The Largest Organ
Skin is the human body’s largest organ, so it is constantly changing. Our skin changes with aging, the environment, climate, diet, and lifestyle. There are so many factors that affect your skin. The skin is healthy when it’s in balance. Next time your husband yells at you for buying skincare products, tell him you are “taking care of the largest organ of your body!”
One of the major functions of the skin is protection. It protects from external harm, and retain our internal moisture. Many skincare products can’t reach deeper than the top layer (epidermis).
The skin contains three layers, from top to bottom: the epidermis, dermis, and hypodermis. Each layer contains more complicated parts with various functions. Three essential elements related to skin health are skin microbiome, natural oils, and epidermis.
There are around 1000 species of microbes on the human skin. When they lose balance due to stress, insufficient/improper cleaning, etc., the skin’s immunity weakens, and skin problems occur.
Skin produces natural oils that give our skin a radiant glow and supple appearance. When over cleaning, the skin won’t have enough oil to keep the moisture in, resulting in dehydrated skin. Understanding your skin type and choosing the right products is essential for healthy skin.
Skin Renewal Cycle
The epidermis is the top layer of the skin. It provides a waterproof barrier and creates our skin tone. The “skin renewal cycle” is the process in which dead skin cells are pushed up to the surface when new skin cells are formed. Exfoliation gets rid of the dead cells for a softer, hydrated look. On average, an adult sheds about 9 pounds of skin every year.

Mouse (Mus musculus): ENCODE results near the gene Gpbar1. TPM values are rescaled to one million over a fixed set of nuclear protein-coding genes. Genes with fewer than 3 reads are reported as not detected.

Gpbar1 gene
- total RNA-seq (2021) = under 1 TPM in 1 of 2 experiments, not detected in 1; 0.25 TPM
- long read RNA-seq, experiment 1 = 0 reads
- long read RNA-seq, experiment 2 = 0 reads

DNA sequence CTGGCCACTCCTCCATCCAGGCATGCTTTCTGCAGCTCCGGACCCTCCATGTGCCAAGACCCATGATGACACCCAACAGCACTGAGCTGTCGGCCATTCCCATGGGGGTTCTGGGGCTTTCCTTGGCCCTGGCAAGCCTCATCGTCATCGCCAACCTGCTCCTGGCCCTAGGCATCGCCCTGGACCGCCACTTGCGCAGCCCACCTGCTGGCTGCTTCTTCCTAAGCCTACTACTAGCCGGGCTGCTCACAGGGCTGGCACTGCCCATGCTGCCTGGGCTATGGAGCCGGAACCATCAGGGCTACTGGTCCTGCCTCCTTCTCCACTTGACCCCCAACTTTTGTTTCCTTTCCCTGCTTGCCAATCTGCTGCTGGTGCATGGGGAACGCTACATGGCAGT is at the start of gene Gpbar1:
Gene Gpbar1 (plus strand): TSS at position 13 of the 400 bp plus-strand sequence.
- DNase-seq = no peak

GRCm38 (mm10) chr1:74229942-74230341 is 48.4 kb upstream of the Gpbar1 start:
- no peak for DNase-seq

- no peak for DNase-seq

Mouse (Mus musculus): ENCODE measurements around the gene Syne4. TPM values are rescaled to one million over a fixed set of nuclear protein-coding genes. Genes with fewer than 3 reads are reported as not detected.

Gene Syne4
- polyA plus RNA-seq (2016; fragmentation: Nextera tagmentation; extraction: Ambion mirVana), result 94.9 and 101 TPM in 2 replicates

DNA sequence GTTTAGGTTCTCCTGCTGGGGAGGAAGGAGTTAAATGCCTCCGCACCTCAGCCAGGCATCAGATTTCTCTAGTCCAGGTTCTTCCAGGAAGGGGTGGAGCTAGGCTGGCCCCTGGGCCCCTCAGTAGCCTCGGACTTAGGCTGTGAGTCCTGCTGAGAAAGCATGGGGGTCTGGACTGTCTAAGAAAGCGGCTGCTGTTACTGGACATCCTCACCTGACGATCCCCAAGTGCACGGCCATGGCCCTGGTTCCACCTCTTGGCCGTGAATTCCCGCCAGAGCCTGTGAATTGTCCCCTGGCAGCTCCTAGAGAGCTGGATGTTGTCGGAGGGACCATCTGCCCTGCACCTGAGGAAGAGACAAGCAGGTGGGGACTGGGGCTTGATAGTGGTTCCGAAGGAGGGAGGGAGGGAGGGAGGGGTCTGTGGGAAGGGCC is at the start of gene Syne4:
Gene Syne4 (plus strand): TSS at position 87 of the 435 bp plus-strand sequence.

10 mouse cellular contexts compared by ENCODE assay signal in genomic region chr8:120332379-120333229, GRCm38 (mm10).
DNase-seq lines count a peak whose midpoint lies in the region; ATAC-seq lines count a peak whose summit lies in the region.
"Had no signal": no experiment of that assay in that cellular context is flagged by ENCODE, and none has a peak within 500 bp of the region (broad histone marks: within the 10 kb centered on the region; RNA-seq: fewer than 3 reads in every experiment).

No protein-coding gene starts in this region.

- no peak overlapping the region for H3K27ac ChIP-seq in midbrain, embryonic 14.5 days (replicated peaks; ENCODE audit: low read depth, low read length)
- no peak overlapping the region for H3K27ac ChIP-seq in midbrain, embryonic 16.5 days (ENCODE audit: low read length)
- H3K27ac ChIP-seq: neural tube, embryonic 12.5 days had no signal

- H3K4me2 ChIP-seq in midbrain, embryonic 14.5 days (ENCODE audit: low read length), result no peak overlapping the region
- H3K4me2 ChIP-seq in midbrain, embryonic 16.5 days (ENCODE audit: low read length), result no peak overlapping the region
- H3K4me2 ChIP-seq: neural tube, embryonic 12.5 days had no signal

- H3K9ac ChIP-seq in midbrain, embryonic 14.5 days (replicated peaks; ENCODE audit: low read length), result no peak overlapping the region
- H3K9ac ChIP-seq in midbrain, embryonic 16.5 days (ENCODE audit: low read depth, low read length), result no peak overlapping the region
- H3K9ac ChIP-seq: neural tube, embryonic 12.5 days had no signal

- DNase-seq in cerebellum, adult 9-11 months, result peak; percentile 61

The average length of the skin renewal cycle takes about 28 days. After the first four days, the skin cells start to age. In the last 14 days of the cycle, the skin cells die and reach the outermost layer.
The skin renewal cycle slows down with maturity. Teenagers have a much shorter cycle of around 14 days, and a 40-year-old has a longer cycle of 30 – 40 days. Skin cells also age faster for older people, which gives them a thicker layer of dead skin cells. That’s why mature skin tends to be dull and dry. Proper exfoliation can help increase radiance.
Effect of Humidity
The skin contains natural moisturizing factors, ceramide, and fatty acids to maintain the moisture. When the relative humidity drops below 45%, the skin gets dry and rough, making it hard for dead skin cells to come off. This can cause skin peeling, inflammation, and itchiness. Dry skin also causes fine lines and wrinkles. Keeping your skin hydrated is essential to young-looking skin.